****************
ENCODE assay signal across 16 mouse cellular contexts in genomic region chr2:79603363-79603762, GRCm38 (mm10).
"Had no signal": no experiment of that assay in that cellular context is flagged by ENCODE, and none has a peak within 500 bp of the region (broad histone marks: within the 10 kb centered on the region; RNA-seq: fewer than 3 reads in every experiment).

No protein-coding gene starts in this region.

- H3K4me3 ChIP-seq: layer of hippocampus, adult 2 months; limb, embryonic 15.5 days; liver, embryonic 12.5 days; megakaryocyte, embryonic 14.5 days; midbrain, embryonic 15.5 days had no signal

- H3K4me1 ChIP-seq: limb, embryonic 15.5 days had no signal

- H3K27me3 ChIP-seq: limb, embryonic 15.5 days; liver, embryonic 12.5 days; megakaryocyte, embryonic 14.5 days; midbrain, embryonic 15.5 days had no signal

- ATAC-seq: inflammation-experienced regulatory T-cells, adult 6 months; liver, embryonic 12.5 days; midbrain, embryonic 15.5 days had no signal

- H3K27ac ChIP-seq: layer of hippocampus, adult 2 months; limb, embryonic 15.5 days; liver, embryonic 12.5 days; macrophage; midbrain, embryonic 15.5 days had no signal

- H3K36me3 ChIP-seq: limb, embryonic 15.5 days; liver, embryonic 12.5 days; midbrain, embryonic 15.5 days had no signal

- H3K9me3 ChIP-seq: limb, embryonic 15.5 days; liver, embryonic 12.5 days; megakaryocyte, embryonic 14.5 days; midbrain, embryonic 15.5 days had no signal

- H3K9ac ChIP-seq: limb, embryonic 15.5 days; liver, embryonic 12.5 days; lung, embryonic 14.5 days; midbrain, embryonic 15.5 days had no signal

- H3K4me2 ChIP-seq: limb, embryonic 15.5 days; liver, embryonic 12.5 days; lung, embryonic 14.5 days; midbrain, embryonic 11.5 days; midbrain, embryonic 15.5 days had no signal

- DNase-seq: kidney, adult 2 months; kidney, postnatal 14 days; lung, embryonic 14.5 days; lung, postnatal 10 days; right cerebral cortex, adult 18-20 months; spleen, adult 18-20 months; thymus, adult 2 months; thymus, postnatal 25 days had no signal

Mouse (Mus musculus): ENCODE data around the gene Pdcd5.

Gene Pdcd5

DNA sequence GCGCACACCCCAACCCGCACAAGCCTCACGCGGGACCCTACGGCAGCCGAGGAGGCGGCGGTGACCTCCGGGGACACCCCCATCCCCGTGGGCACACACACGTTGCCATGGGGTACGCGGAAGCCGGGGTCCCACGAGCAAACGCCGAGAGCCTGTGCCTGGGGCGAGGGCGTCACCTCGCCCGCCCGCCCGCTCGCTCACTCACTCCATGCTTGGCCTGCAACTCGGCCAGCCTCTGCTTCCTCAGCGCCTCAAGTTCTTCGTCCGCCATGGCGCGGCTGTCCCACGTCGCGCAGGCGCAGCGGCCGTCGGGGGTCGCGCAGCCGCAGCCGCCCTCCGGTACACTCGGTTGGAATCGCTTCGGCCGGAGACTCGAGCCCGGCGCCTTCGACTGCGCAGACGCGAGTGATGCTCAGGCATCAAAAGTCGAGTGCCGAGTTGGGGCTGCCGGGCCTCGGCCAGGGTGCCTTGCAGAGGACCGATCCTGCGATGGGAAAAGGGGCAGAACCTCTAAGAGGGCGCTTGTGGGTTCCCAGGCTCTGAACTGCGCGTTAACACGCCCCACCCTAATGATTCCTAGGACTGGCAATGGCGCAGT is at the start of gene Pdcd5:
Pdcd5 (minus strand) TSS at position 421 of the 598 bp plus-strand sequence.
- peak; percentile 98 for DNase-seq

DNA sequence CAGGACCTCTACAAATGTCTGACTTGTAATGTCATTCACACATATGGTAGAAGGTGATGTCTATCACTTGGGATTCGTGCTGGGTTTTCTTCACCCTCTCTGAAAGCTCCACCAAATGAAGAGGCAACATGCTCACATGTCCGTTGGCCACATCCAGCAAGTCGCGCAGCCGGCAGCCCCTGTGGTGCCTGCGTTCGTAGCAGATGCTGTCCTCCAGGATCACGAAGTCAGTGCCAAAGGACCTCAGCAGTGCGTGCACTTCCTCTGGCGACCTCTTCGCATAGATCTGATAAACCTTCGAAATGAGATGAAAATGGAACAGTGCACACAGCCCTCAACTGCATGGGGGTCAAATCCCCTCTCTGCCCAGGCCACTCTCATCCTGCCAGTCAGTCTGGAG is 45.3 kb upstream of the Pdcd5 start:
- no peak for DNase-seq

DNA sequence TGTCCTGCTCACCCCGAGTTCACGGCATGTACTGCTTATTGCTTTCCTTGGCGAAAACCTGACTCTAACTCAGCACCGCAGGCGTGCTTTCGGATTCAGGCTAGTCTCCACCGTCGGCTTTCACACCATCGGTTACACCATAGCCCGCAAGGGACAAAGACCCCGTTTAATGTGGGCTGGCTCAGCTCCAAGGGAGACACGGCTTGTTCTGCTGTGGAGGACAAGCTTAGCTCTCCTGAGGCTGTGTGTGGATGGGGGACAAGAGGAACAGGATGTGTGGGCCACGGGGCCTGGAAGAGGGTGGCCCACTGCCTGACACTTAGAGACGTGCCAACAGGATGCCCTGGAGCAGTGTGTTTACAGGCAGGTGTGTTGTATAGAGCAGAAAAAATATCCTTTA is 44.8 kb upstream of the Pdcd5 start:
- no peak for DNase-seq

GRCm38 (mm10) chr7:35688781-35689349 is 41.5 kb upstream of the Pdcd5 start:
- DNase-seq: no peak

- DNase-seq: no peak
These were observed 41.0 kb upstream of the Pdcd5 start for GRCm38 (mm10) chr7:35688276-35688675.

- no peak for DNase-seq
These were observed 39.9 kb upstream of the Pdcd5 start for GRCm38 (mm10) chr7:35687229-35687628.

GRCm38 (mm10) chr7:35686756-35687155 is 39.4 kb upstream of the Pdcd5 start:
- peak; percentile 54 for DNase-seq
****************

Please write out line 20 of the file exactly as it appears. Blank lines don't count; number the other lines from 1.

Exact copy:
- no peak for DNase-seq